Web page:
Example Product Interview Answer: Next Killer Feature

Editor’s note: in the interview prep post, we reference product questions as a key area to practice for product management interviews. Meka from Sote has done us the kindness of laying out his thought process and answer to a certain product question. Enjoy!

Q: Imagine you were a PM at Google.  If you were to build the next killer feature for them, what would it be?

Background (The Setup)

If I were to answer this, there are a couple different paths you could go.  You could go with a new product line within an existing revenue stream.  But since so many of Google’s revenue streams are mature, it would be hard to imagine a single new feature making a big impact.  You could try to create a new revenue stream from an existing product line, but that is more of a strategic question than a product vision question.  That is why I would look at both: a new product line that creates a new revenue source. But even that is a super open-ended question, so I’m going to try to come up with some constraints that will give my creativity a target to hit. So one lens of looking at this is something that I got from Stratechery: what types of tech business models are capable of generating billions in revenue?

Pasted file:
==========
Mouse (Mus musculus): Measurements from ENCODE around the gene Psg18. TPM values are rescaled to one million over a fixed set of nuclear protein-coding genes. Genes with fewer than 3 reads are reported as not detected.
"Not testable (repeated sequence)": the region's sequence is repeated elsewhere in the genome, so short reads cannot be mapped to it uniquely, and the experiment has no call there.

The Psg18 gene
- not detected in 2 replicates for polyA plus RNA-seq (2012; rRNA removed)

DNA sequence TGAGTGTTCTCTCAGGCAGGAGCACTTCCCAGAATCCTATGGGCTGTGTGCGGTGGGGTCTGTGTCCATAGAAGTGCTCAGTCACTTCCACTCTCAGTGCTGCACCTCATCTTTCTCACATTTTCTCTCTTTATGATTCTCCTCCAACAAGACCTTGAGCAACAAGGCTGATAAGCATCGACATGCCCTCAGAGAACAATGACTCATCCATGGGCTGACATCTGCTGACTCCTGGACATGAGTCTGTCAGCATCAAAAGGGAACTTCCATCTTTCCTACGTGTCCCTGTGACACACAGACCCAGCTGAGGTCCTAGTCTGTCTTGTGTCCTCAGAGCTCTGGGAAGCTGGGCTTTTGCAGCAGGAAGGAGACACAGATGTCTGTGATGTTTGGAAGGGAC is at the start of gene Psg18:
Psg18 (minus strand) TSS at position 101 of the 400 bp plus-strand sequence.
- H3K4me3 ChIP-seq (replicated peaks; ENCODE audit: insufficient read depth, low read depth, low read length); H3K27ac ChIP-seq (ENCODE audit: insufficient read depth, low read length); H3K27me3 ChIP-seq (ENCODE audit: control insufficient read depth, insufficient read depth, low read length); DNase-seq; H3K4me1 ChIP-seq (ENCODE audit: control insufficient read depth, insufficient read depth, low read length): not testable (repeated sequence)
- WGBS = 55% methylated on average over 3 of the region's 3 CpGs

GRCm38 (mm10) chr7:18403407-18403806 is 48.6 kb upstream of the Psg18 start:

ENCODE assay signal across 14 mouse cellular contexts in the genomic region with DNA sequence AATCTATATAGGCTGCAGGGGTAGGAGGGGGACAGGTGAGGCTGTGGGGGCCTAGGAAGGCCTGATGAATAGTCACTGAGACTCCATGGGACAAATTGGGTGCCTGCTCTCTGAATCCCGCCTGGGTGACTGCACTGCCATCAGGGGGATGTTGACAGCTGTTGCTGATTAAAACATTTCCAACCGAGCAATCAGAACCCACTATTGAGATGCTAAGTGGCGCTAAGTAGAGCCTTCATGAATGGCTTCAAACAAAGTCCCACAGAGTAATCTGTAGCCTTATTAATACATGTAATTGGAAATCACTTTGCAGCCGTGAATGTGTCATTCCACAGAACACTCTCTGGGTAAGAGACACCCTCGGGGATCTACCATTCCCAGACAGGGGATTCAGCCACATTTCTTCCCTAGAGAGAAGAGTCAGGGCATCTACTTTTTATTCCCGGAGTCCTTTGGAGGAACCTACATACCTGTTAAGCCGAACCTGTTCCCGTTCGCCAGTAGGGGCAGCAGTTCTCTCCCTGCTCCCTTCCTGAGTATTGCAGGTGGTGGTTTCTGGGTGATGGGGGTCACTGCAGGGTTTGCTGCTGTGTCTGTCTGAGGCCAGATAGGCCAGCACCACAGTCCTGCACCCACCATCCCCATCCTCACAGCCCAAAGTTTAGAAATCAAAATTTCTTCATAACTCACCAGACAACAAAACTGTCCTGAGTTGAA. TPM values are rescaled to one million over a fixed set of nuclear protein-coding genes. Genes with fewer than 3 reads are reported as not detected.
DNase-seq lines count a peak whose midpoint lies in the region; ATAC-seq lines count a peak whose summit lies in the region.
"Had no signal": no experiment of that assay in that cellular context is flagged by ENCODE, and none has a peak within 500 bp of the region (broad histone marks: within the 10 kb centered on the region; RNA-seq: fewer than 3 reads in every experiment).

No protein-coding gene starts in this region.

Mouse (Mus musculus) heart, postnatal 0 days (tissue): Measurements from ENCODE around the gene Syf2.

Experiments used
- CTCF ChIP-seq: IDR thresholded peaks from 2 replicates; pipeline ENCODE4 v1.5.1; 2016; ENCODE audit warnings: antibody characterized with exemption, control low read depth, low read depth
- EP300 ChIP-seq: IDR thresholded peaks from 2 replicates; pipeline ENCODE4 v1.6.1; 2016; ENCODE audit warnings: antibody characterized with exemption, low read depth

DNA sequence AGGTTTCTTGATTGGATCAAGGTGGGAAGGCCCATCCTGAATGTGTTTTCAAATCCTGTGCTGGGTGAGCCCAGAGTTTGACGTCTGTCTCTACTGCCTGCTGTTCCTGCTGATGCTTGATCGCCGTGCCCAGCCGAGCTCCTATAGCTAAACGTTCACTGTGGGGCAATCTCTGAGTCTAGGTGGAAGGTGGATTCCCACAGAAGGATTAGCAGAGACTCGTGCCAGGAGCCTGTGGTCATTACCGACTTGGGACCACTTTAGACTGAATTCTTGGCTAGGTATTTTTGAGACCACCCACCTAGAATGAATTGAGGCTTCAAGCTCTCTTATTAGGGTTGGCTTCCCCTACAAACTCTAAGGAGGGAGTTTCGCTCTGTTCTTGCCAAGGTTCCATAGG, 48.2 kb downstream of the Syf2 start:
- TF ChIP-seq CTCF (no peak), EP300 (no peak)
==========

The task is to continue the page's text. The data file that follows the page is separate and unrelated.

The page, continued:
Google has already begun to diversify their product lines across these different business models, but clearly the vast majority of its revenue is generated by ad-supported consumer products – namely Search. So already, I’m thinking one constraint would be to beef up one of the other business model types.

I really like to use interesting intersections as ways to get my creativity going. Another “vector” of constraints that we could consider is something I really liked from the Stratechery article’s suggested reading, Escape Velocity, where he talked about the different horizons.

When I think about Google, I think of Google X, which is providing a lot of bets in Horizon 3. I think of Mothership Google, which has a number of interconnected product lines around its ad business. And while you could argue that Google has a few Horizon 2 bets, my gut feeling is that this is the area that Google needs to strengthen. So far, our target looks like this: